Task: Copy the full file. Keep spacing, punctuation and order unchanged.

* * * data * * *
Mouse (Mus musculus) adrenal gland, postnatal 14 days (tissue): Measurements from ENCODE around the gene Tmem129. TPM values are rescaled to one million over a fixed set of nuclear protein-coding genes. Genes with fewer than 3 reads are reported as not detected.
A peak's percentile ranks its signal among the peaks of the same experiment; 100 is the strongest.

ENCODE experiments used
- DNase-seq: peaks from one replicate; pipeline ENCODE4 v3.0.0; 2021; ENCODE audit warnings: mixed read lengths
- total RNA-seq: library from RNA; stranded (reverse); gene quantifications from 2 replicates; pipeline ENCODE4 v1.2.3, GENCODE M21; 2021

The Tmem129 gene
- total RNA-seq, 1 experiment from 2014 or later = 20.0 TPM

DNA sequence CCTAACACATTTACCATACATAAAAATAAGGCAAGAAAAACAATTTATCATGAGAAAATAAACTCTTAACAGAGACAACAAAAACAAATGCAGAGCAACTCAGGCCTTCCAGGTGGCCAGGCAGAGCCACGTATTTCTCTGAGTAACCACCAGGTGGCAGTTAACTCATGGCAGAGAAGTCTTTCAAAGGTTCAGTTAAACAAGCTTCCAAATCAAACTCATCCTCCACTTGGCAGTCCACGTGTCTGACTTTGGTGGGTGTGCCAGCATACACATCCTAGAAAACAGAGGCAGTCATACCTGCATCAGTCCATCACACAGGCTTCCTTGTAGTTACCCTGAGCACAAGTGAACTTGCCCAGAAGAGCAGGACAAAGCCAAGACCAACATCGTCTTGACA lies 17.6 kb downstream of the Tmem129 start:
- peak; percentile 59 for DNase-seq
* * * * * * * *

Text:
Mouse (Mus musculus) adrenal gland, postnatal 14 days (tissue): Measurements from ENCODE around the gene Tmem129. TPM values are rescaled to one million over a fixed set of nuclear protein-coding genes. Genes with fewer than 3 reads are reported as not detected.
A peak's percentile ranks its signal among the peaks of the same experiment; 100 is the strongest.

ENCODE experiments used
- DNase-seq: peaks from one replicate; pipeline ENCODE4 v3.0.0; 2021; ENCODE audit warnings: mixed read lengths
- total RNA-seq: library from RNA; stranded (reverse); gene quantifications from 2 replicates; pipeline ENCODE4 v1.2.3, GENCODE M21; 2021

The Tmem129 gene
- total RNA-seq, 1 experiment from 2014 or later = 20.0 TPM

DNA sequence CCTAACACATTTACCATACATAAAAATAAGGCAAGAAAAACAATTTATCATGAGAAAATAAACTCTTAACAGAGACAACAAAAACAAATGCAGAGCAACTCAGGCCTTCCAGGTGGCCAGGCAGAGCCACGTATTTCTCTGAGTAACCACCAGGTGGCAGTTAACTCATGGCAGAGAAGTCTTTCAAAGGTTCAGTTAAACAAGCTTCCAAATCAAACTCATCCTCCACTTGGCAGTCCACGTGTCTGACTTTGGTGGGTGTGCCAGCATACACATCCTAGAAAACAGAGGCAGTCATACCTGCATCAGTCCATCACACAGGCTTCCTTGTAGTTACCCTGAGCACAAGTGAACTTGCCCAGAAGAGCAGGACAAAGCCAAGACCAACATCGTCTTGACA lies 17.6 kb downstream of the Tmem129 start:
- peak; percentile 59 for DNase-seq